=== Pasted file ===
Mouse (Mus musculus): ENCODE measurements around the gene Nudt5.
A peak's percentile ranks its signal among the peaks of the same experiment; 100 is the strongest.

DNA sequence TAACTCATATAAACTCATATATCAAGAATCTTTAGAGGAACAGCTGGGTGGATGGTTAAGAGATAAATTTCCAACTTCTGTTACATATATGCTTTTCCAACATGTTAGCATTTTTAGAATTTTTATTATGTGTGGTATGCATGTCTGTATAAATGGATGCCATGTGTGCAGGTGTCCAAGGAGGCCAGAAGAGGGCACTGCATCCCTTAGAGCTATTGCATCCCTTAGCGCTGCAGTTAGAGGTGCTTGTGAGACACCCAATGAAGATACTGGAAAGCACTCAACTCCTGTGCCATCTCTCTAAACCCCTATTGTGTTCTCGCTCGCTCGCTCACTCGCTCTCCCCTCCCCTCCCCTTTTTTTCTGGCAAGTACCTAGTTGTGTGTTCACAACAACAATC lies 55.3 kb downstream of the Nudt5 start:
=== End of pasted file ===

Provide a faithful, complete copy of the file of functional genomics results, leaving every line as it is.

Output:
Mouse (Mus musculus): ENCODE measurements around the gene Nudt5.
A peak's percentile ranks its signal among the peaks of the same experiment; 100 is the strongest.

DNA sequence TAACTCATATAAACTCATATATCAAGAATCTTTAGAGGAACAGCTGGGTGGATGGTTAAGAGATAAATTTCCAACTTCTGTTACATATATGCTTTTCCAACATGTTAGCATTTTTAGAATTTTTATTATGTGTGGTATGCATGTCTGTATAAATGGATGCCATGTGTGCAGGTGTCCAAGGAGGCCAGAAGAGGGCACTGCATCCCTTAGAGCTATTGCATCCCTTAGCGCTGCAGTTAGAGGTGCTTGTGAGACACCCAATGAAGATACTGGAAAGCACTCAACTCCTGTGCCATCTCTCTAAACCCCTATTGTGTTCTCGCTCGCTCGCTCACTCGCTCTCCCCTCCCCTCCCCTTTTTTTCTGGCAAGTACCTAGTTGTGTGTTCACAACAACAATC lies 55.3 kb downstream of the Nudt5 start: